Do it Yourself Wooden Planters


Plants and flowers can brighten any landscape or deck. Wooden planters provide much needed room for plants to grow and thrive. Their natural look coordinates with any type of outdoor furniture and requires little maintenance. To enjoy the look of wooden planters without the expense, opt to build your own.


  • Ideally, the wood you choose for your planters will be weather- and insect-resistant so the planters will last for many years. Some of the most popular wood used for outdoor furnishings are cedar and cypress. Both repel water and resist cracking or splitting. Cedar also deters insects and is an economical choice.

    For fancier planters, you may opt to use Brazilian cherry or mahogany. Both woods are also weather-resistant and initially are dark, saturated colors. Over time, the woods will fade to a silvery color. If you want to maintain their color over time, you will need to plan to stain them every few years.

    In addition to wood, you will need a screwdriver and stainless steel screws to prevent rust, as well as a hammer and finishing nails for the trim. If you already have measurements for your planters, ask the home improvement store to cut your wood. Some will make the first two cuts for free and any additional cuts for a small fee. Otherwise, you will need a saw to cut your wood at home. If you are going to use the planter for edible plants, do not use treated lumber because the chemicals may leach into your food.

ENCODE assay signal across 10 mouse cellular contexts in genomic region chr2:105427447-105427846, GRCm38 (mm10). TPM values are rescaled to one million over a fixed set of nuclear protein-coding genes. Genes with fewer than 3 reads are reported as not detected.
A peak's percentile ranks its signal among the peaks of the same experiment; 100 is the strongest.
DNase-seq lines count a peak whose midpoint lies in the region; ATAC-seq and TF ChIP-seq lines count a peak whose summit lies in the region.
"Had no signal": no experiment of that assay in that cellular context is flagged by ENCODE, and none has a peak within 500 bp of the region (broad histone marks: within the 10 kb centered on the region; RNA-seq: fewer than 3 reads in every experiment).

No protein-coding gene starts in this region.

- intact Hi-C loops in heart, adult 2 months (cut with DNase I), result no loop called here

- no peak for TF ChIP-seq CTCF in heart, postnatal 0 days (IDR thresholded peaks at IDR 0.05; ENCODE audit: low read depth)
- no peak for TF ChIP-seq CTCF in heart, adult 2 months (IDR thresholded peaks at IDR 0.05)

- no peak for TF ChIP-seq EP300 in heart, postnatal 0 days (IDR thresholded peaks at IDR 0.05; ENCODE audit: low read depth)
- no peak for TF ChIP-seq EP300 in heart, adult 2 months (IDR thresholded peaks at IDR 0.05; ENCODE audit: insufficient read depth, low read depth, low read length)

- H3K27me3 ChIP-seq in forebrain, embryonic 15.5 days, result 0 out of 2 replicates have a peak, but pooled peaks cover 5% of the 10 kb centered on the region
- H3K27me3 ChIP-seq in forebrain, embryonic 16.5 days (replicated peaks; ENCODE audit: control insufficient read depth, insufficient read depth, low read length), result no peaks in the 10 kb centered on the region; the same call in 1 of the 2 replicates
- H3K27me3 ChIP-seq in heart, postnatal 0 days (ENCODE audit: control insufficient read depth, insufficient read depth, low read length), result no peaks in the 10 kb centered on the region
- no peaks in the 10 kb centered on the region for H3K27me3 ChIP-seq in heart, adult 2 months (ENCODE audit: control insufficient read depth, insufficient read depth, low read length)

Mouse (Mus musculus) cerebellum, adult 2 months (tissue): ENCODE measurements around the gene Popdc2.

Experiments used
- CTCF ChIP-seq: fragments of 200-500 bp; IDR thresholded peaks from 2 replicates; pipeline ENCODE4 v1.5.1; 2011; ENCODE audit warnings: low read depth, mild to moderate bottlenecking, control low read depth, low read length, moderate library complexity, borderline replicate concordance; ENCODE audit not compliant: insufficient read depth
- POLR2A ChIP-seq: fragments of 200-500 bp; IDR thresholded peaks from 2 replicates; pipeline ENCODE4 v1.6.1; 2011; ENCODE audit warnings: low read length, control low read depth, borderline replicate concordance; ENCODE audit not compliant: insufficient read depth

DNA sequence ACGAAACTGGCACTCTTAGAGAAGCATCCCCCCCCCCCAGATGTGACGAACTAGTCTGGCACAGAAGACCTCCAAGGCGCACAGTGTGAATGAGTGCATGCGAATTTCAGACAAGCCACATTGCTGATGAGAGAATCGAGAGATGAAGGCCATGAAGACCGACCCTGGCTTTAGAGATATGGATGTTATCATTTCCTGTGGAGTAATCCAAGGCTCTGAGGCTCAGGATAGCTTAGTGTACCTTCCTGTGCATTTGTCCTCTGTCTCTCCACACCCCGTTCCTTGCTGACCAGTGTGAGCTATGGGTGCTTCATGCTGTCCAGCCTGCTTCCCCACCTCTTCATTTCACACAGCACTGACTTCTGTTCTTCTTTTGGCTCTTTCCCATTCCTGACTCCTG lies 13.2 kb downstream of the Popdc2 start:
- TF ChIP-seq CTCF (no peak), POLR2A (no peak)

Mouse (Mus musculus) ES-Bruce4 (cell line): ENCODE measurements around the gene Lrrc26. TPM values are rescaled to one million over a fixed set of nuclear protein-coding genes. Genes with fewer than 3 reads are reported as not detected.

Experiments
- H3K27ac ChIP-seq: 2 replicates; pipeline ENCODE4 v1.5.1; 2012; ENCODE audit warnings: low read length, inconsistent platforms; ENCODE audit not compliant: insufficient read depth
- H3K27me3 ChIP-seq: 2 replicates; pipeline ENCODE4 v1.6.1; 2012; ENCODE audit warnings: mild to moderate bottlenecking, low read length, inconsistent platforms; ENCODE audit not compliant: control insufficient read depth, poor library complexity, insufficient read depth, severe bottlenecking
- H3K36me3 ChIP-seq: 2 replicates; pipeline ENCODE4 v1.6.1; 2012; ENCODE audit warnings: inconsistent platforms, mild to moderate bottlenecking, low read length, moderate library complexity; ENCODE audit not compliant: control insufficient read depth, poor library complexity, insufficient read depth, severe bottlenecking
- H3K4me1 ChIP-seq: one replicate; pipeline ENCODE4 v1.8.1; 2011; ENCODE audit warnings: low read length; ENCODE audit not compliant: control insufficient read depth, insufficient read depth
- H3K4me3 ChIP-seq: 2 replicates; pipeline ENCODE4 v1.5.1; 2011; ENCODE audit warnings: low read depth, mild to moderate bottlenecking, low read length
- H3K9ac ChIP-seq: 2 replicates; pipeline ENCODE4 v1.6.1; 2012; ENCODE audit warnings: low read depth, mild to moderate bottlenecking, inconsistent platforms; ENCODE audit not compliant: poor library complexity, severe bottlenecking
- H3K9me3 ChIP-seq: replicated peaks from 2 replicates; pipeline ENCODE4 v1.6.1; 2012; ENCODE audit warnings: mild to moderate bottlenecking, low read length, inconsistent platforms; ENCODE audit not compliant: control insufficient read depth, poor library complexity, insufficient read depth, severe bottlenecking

• Determine where you plan to use the planters and decide what you will be planting. It is important to understand how big the mature plants will get so you know how deep and wide to make your planter. Planters filled with dirt are extremely heavy, so if you plan to move the planters often, make them smaller.

    Once you have your measurements, mark the wood and cut to size. Wear safety goggles to prevent dust and debris from getting into your eyes as you saw. Cut wood for the frame and bottom. For added decoration, cut trim pieces for the top as well. Cut each end of the trim at a 45- degree angle so the pieces will fit together properly. Use a miter box to mark and cut the angles correctly. Screw the four sides together using a screwdriver, then screw the frame to the base.

Final Touches

  • To maintain good drainage, it may be helpful to drill several holes into the base. If you will be placing the planter in an area that could be damaged from draining water, opt instead to add a layer of gravel to the bottom of the planter. Flip the planter over and use the finishing nails to add trim. Paint or stain if desired, then fill with soil and plants.


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